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    Questions of general interest answered for guidance, not as official statements of Church policy.

    How was the Book of Mormon pronouncing guide developed, and what is its chief purpose?

    Donald W. Parry, assistant professor of Hebrew at Brigham Young University.

    The pronouncing guide, located at the back of the current English edition of the Book of Mormon, contains 344 proper names. Several of those names—such as Abraham, Moab, and Lehi—can be traced to the Old World, but the majority are names of people and places found only in the Book of Mormon.

    The pronouncing guide provides readers with a phonetic form of those names as an aid in determining pronunciation (for example, Nephi = ne’fi). Three names in the guide have two pronunciations (Ishmael, Israel, and Mosiah), reflecting two ways the name is pronounced among English-speaking Church members today.

    Historically, the pronouncing guide was developed out of a need to create pronunciation uniformity. While presiding over a Book of Mormon convention at Brigham Young Academy in 1903, President Joseph F. Smith appointed a committee of scholars “to decide upon a method of pronunciation of Book of Mormon names” (“Book of Mormon Students Meet,” Deseret Evening News, 25 May 1903, p. 3). At that time, apparently, changes were “constantly being made in spelling and pronounciation” of Book of Mormon names, and “fads—as common in pronounciation as in everything else”—existed in the Church (ibid; original spelling preserved).

    Scholars favored “a uniform arbitrary rule” of pronunciation rather than the “present diversity” that then existed (ibid., p. 4). Committee members could not initially agree in all cases on how to pronounce some Book of Mormon names. However, President Smith “showed the differences of pronounciation of even common words, related a number of amusing examples, and advised the committee not to be too technical, or too insistent, upon the adoption of favorite individual methods” (ibid.). Before the convention adjourned, scholars recommended a number of pronunciation rules.

    A resulting pronunciation guide by John M. Mills, professor and educator from Ogden, Utah, was published in 1920. The First Presidency accepted the recommendations and announced that the 1921 edition of the Book of Mormon would feature a “Pronouncing Vocabulary” that “gives a simple and consistent pronunciation of practically every proper name, and of some other words, of Book of Mormon origin” (“New Issue of the Book of Mormon,” Relief Society Magazine, Feb. 1921, p. 97). President Anthony W. Ivins of the First Presidency introduced the pronouncing guide to the Saints in general conference (see Conference Report, Apr. 1921, p. 20).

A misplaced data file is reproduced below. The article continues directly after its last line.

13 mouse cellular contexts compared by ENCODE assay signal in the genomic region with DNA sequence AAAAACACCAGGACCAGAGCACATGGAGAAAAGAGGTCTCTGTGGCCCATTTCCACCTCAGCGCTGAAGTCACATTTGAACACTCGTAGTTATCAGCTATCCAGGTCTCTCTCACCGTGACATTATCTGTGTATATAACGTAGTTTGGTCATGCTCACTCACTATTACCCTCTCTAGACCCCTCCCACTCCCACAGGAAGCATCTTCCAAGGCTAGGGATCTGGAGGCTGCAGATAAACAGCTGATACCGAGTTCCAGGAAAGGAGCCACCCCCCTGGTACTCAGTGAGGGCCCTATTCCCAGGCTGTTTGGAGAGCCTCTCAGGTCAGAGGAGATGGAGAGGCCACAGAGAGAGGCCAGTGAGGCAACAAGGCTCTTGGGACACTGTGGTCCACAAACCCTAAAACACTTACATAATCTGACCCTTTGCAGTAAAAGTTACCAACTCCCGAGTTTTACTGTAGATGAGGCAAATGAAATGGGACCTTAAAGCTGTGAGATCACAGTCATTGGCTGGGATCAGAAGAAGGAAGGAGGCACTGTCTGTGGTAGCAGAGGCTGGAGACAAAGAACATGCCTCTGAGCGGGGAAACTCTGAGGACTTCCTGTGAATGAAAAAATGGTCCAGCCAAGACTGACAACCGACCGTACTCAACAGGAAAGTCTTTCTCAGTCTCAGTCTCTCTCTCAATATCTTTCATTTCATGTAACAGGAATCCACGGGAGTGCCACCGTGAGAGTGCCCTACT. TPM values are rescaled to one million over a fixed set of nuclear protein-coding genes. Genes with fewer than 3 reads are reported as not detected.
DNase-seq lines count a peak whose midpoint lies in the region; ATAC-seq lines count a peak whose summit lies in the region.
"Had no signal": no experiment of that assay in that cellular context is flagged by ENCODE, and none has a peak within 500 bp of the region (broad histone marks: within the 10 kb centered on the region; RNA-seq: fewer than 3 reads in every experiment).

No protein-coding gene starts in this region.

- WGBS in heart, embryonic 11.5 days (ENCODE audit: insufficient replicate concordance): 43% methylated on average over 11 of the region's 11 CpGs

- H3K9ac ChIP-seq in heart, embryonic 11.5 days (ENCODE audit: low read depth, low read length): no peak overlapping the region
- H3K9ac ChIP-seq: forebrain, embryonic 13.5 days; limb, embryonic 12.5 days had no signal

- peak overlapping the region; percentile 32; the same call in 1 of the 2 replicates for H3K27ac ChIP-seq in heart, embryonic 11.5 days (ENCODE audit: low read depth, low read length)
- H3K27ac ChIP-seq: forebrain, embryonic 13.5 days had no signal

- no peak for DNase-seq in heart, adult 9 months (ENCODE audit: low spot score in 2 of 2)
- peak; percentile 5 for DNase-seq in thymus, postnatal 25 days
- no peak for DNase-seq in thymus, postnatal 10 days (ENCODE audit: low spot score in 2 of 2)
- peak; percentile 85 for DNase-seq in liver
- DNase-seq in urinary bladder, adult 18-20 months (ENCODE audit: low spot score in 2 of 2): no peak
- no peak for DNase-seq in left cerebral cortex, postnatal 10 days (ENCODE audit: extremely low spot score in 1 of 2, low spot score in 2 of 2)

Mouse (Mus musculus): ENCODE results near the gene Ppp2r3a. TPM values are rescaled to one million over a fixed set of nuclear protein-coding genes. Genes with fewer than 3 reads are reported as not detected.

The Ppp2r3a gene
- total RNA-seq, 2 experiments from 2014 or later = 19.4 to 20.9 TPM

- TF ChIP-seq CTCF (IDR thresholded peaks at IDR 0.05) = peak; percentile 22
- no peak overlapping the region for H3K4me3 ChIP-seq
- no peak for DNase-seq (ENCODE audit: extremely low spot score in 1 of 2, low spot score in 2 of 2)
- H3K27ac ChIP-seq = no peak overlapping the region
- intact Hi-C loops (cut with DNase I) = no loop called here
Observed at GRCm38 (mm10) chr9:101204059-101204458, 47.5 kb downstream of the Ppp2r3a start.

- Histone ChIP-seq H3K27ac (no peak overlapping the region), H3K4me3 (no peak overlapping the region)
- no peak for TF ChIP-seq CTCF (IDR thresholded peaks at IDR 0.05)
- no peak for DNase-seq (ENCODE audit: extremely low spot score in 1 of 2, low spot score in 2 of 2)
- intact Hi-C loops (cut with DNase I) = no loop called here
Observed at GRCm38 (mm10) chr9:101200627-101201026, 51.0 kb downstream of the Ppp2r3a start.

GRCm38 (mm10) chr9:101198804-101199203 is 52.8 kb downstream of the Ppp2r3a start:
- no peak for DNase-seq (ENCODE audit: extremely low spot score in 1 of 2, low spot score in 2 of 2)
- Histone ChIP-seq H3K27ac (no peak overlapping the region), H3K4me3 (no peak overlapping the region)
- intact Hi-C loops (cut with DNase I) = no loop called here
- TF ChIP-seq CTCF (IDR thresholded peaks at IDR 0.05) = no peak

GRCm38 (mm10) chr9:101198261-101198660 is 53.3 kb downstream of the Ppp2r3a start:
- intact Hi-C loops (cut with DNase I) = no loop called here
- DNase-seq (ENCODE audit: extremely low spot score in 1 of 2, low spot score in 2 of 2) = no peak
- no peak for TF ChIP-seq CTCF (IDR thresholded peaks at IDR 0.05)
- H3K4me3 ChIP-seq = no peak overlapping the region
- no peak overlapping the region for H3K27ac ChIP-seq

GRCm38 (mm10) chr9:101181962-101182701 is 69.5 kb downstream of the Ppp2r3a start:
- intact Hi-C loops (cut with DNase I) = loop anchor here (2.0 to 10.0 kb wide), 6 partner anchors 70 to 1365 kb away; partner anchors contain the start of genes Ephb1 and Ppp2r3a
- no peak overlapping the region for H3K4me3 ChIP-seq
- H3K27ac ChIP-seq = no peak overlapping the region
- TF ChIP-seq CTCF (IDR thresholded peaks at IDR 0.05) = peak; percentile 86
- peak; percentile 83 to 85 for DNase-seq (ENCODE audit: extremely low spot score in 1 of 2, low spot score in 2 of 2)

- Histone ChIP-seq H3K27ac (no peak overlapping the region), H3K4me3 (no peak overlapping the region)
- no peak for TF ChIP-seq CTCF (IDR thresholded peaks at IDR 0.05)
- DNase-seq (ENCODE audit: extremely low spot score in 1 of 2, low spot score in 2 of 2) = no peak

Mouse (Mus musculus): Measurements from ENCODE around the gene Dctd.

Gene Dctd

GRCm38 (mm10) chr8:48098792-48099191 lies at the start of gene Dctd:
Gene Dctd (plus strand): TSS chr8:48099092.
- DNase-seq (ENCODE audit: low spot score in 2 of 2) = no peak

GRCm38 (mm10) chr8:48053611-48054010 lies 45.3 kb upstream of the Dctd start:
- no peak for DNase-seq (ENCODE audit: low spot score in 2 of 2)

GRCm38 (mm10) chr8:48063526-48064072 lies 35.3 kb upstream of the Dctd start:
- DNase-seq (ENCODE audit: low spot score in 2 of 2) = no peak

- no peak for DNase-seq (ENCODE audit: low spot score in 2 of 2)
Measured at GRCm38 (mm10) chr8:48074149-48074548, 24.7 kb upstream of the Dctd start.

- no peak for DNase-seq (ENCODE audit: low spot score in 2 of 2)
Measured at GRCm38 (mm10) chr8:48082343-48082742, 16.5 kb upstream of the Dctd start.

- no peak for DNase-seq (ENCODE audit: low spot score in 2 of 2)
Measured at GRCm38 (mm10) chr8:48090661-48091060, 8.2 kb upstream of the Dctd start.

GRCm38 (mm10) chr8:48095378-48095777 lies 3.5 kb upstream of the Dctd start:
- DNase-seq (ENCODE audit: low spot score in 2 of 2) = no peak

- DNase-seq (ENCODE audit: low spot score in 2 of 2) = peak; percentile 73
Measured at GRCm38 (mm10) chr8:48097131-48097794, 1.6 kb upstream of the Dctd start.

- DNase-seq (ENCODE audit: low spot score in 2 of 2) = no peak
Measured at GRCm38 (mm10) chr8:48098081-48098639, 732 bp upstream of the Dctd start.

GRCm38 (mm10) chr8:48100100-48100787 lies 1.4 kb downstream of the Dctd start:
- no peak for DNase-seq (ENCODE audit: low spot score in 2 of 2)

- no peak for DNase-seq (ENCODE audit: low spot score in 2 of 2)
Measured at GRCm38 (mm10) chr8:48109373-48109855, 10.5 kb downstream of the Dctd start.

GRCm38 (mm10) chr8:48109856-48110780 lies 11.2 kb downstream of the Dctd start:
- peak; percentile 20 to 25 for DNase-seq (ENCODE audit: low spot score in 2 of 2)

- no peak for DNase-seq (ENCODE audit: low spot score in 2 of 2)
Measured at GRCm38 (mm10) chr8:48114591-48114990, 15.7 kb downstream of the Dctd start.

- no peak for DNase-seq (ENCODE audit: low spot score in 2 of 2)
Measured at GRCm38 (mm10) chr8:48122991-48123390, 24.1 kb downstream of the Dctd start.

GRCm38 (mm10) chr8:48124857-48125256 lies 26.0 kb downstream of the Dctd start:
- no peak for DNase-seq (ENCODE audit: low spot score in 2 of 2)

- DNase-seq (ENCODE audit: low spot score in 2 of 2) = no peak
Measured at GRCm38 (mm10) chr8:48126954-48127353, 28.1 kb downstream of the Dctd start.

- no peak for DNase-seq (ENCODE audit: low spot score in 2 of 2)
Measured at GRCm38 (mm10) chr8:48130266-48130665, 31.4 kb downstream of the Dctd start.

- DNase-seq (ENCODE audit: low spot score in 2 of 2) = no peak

The guide appeared in the Book of Mormon for six decades until publication of the 1981 edition of the Book of Mormon. Shortly before that edition went to press, the Brethren invited Soren Cox of the Brigham Young University English department to examine the pronouncing guide for possible revision and to standardize the guide so it reflected pronunciation of Book of Mormon names among present-generation Latter-day Saints.

    Through this process, some minor mistakes were corrected, and a number of changes were recommended, including the addition of a few new names to the guide. The “general American dialect” was chosen as a model for pronunciation rules.

    The way we pronounce Book of Mormon names today likely does not reflect the exact manner in which the Jaredites, Nephites, and Lamanites pronounced their own names and places. We simply do not know the original pronunciations, which were most likely based upon one or more Semitic languages (see Hugh Nibley, Lehi in the Desert, The World of the Jaredites, There Were Jaredites, in The Collected Works of Hugh Nibley, Salt Lake City: Deseret Book Co., 1988, 5:25–42, 242–46).

    Hugh Nibley, however, says the Prophet’s translation of the Book of Mormon was free of conjecture regarding the pronunciation of proper names. “There was no guessing. According to David Whitmer and Emma Smith … , Joseph never pronounced the proper names he came upon in the plates during the translation but always spelled them out. Hence there can be no doubt that they are meant as they stand to be as accurate and authentic as it is possible to render them in our alphabet” (ibid., p. 31).